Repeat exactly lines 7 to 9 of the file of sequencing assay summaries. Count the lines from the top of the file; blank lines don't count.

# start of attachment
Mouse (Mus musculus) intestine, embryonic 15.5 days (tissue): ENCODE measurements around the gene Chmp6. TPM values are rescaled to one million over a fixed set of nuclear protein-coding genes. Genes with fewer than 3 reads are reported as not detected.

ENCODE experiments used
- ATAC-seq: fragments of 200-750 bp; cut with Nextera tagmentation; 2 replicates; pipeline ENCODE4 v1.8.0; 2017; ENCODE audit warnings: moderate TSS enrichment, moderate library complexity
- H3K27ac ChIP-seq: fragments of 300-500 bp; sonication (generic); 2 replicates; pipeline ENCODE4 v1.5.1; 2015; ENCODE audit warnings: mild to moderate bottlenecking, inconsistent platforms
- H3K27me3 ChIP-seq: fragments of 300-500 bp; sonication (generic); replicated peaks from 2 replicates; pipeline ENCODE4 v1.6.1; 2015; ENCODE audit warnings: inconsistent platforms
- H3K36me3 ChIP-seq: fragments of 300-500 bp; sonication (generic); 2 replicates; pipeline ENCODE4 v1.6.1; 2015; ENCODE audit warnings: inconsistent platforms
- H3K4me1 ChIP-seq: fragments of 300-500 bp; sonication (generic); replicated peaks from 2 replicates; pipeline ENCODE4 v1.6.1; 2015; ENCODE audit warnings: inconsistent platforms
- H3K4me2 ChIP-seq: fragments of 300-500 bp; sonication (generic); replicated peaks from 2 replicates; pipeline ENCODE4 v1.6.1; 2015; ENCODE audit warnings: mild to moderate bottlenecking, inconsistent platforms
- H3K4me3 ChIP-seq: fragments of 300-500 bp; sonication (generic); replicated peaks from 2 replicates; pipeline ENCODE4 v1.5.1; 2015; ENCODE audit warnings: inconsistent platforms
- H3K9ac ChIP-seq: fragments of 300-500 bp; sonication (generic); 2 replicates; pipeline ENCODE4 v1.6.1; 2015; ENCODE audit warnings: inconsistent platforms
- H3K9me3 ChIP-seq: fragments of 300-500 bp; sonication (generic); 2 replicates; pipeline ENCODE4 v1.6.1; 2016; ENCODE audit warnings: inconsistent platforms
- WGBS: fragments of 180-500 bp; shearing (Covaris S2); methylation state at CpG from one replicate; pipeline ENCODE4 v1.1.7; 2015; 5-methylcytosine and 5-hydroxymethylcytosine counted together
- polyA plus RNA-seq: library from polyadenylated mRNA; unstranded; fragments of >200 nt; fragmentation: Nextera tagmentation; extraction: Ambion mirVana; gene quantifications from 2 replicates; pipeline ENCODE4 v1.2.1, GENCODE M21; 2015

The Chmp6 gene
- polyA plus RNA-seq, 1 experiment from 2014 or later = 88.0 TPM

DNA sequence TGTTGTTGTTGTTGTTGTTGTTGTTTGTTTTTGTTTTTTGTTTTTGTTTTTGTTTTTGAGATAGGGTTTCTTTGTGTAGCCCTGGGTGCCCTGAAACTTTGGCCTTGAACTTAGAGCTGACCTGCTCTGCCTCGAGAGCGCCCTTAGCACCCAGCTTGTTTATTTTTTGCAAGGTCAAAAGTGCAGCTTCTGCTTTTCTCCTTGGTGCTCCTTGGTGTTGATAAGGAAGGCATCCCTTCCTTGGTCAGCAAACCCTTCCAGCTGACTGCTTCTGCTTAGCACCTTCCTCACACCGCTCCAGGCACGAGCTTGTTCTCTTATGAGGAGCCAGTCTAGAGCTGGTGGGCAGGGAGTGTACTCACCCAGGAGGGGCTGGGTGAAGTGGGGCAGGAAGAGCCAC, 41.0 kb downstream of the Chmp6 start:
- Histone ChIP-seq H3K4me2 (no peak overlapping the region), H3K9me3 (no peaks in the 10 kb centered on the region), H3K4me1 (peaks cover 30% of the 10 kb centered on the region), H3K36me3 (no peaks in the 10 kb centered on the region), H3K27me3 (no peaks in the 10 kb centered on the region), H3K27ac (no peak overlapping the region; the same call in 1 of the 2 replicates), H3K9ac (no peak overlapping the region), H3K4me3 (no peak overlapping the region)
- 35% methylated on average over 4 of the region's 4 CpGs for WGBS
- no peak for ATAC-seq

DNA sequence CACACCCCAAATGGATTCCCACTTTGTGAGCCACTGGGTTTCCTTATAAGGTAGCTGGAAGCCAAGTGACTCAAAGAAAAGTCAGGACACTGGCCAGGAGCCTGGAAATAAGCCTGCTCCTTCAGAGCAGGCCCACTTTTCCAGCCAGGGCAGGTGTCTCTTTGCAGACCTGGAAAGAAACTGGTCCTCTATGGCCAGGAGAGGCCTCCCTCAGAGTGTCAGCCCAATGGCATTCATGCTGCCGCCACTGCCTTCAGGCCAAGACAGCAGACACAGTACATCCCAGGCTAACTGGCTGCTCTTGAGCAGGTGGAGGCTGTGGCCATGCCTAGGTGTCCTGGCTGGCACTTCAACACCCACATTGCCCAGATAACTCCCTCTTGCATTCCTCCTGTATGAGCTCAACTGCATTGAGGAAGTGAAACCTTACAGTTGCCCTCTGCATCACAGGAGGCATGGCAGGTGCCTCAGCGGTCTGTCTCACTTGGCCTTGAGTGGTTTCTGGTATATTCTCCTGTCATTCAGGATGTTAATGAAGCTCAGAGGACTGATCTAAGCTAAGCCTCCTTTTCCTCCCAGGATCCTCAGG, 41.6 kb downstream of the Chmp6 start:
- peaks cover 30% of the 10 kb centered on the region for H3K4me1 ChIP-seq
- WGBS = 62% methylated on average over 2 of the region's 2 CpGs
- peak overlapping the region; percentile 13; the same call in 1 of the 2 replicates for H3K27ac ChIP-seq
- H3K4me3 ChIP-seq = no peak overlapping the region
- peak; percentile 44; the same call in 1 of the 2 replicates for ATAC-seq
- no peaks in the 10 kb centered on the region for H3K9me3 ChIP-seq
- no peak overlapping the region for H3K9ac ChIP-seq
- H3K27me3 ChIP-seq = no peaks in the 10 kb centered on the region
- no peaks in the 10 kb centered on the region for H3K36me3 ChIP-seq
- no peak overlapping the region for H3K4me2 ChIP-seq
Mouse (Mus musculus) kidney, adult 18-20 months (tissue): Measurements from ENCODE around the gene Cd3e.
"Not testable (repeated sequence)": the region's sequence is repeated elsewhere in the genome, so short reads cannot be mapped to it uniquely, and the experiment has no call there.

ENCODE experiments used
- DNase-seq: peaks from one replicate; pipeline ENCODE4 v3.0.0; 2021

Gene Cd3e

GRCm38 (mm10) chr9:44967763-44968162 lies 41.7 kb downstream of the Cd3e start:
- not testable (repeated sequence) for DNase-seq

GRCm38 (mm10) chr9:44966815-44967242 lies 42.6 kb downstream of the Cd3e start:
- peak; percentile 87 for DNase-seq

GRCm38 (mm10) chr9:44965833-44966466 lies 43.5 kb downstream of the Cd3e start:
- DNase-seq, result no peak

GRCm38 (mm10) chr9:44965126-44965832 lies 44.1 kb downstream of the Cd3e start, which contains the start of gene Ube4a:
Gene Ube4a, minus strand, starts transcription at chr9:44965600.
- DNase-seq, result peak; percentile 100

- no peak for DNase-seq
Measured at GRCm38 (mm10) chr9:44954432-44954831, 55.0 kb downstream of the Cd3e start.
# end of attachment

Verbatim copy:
- H3K4me1 ChIP-seq: fragments of 300-500 bp; sonication (generic); replicated peaks from 2 replicates; pipeline ENCODE4 v1.6.1; 2015; ENCODE audit warnings: inconsistent platforms
- H3K4me2 ChIP-seq: fragments of 300-500 bp; sonication (generic); replicated peaks from 2 replicates; pipeline ENCODE4 v1.6.1; 2015; ENCODE audit warnings: mild to moderate bottlenecking, inconsistent platforms
- H3K4me3 ChIP-seq: fragments of 300-500 bp; sonication (generic); replicated peaks from 2 replicates; pipeline ENCODE4 v1.5.1; 2015; ENCODE audit warnings: inconsistent platforms